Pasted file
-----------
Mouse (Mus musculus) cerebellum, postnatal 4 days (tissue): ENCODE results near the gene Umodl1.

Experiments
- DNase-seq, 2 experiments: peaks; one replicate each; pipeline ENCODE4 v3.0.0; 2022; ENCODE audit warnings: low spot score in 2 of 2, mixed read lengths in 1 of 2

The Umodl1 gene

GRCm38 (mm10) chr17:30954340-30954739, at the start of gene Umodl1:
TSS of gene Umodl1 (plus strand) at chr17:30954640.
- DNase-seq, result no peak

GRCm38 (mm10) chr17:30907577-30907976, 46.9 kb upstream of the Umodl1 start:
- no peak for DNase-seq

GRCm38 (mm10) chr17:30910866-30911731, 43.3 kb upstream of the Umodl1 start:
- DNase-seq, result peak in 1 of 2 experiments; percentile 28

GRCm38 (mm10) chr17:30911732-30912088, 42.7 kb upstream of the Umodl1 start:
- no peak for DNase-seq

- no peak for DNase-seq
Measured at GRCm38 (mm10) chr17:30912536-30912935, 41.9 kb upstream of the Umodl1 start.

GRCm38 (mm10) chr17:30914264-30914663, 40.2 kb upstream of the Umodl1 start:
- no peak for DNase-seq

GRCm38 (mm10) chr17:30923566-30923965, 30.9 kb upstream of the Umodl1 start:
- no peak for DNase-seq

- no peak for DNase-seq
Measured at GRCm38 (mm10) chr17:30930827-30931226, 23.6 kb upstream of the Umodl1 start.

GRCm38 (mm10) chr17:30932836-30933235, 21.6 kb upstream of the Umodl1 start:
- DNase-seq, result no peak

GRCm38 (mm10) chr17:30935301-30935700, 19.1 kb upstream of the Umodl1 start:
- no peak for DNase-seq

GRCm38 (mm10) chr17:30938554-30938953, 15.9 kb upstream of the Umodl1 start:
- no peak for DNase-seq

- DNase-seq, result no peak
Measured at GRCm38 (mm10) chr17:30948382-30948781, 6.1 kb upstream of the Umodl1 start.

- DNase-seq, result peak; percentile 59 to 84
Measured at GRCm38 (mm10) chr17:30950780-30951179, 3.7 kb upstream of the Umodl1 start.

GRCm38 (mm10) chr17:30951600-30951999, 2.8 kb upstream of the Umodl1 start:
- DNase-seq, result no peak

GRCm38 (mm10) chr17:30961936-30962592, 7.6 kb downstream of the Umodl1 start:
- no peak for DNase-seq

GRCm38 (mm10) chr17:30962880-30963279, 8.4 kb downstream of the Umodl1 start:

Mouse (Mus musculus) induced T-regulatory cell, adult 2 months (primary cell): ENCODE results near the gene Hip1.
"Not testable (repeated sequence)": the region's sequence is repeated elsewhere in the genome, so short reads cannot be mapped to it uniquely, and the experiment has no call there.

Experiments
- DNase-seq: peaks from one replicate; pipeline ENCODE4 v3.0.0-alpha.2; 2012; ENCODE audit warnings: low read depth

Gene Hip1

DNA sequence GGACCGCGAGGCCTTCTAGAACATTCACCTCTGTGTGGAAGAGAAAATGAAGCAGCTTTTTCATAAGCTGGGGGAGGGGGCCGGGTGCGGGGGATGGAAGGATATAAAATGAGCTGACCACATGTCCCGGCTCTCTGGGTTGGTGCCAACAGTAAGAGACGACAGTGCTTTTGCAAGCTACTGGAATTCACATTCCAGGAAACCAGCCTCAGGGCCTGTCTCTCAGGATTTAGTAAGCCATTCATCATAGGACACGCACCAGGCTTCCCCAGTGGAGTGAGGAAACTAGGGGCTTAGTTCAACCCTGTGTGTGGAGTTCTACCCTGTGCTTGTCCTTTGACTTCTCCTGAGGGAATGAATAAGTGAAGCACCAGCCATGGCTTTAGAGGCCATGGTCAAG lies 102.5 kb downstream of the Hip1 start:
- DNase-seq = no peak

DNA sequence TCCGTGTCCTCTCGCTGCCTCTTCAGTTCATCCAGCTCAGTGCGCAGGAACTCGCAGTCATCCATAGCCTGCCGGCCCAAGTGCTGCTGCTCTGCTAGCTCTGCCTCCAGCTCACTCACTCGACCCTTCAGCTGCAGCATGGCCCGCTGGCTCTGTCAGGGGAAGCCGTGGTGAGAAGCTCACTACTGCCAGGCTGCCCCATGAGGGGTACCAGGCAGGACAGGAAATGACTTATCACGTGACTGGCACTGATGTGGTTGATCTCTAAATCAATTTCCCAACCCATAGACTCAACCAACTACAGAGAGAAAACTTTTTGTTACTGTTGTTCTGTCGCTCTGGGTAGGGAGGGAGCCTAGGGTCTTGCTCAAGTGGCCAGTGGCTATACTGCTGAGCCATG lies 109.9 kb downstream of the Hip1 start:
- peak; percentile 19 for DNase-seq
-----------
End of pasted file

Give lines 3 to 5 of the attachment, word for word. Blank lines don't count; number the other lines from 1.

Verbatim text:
- DNase-seq, 2 experiments: peaks; one replicate each; pipeline ENCODE4 v3.0.0; 2022; ENCODE audit warnings: low spot score in 2 of 2, mixed read lengths in 1 of 2

The Umodl1 gene

GRCm38 (mm10) chr17:30954340-30954739, at the start of gene Umodl1: